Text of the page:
"What is this shit?" That's how rock critic Greil Marcus opened his review of Bob Dylan's album Self Portrait in Rolling Stone 40 years ago. Marcus has since become one of America's premier cultural critics and has penned much prose that is both probing and poetic, but those four words still constitute his most memorable line."It was simply what everybody was saying," Marcus admits. His review is one of the first entries in his latest book, Bob Dylan, a collection of writing about the legendary singer/songwriter from 1968 to 2010. "I realized I'd been writing about Dylan for 42 years, and with Obama's election, it had brought the story to a kind of verge," Marcus says. "With this piece, I have a book with a beginning and a conclusion, though not an ending." The book opens in 1968 with rumors that Dylan is to appear at a Berkeley coffeehouse after three years out of the limelight. A giant box is wheeled onstage, the lid is propped open, and the sounds of a harmonica briefly emerge before "the great box was borne way into the night." By the time the book ends with "Blowin' in the Wind," sung on election night 2008, Dylan has emerged from seclusion as a country crooner, become a born-again Christian gospel singer, embraced his native Judaism, written a memoir, and returned to his roots. And Marcus has grown from a rock critic for the underground press into a master stylist delving deeply into the soul of America. Though he has written volumes about Elvis, as well as punk's subversive antecedents, Dylan has remained a favorite topic. "Along with a lot of other things, becoming a Bob Dylan fan made me a writer," Marcus writes. "I was never interested in figuring out what the songs meant. I was interested in figuring out my response to them, and other people's responses."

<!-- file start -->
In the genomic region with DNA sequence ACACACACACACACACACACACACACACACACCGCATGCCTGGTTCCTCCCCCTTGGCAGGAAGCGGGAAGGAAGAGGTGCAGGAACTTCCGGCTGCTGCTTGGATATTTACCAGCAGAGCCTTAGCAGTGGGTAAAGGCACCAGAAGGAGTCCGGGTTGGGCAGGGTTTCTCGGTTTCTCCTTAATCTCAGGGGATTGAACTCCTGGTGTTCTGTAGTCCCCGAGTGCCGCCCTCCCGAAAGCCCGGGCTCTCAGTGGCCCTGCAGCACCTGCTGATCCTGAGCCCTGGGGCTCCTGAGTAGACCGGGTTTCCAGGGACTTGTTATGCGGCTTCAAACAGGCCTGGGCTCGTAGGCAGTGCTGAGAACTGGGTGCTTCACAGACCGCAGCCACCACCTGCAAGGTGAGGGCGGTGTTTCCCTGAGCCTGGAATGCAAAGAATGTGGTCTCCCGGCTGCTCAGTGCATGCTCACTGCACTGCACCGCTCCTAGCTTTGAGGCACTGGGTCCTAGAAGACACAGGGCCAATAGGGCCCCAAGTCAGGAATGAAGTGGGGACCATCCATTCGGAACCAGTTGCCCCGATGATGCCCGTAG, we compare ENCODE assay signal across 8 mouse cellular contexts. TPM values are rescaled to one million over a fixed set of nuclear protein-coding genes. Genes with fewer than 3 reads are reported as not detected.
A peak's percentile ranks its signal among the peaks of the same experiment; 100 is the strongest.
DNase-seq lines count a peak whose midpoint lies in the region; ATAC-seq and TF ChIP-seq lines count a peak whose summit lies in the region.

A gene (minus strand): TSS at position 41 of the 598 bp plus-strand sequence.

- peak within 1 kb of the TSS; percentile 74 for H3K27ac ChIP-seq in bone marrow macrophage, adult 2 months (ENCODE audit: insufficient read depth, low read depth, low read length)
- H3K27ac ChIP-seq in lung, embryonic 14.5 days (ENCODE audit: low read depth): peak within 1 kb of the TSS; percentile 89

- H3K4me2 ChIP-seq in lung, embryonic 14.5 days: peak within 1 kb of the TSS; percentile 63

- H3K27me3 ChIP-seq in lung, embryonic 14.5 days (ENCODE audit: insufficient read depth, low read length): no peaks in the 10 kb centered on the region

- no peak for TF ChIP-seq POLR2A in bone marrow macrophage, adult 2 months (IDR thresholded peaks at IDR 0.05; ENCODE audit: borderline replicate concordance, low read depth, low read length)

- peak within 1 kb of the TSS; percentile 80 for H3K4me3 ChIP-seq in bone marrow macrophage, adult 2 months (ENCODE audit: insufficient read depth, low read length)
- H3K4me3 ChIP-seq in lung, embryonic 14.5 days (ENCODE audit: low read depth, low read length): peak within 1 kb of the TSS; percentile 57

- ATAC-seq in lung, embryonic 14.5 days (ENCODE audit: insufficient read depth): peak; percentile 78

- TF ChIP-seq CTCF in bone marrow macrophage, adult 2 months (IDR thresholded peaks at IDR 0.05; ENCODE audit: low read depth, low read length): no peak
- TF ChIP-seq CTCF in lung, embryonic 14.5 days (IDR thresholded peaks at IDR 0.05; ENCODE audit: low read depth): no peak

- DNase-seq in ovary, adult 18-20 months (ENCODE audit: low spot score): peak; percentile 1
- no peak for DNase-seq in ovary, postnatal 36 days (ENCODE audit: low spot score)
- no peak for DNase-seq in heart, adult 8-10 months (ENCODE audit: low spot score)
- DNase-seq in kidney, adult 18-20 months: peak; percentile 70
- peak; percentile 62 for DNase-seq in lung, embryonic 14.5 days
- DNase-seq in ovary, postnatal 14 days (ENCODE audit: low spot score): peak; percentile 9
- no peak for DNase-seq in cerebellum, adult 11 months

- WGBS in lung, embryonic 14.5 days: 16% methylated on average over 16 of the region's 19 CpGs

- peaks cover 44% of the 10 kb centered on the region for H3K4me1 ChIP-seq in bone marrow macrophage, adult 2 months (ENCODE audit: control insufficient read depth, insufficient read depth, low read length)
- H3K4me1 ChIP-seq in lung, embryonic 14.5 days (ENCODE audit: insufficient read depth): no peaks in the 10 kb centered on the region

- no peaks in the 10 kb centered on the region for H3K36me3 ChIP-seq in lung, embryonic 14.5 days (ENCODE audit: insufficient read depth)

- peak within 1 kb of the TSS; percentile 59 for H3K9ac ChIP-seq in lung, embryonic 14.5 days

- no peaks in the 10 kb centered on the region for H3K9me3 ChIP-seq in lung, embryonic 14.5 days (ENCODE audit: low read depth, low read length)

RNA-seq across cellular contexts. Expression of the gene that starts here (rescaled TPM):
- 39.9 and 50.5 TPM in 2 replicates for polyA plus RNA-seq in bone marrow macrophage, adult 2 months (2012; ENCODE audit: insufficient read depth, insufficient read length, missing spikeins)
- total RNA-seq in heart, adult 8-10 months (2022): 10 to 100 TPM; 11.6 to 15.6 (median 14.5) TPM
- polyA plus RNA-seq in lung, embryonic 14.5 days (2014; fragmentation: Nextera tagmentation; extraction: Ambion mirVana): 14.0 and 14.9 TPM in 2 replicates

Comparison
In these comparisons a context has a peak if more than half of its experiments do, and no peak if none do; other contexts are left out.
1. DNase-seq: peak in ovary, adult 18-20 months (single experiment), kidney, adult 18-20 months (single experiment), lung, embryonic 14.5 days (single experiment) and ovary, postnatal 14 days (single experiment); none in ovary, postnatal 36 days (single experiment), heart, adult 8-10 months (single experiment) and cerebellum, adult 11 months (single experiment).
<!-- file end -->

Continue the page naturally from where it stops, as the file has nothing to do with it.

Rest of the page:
Sat., Nov. 20, 12:30 p.m., 2010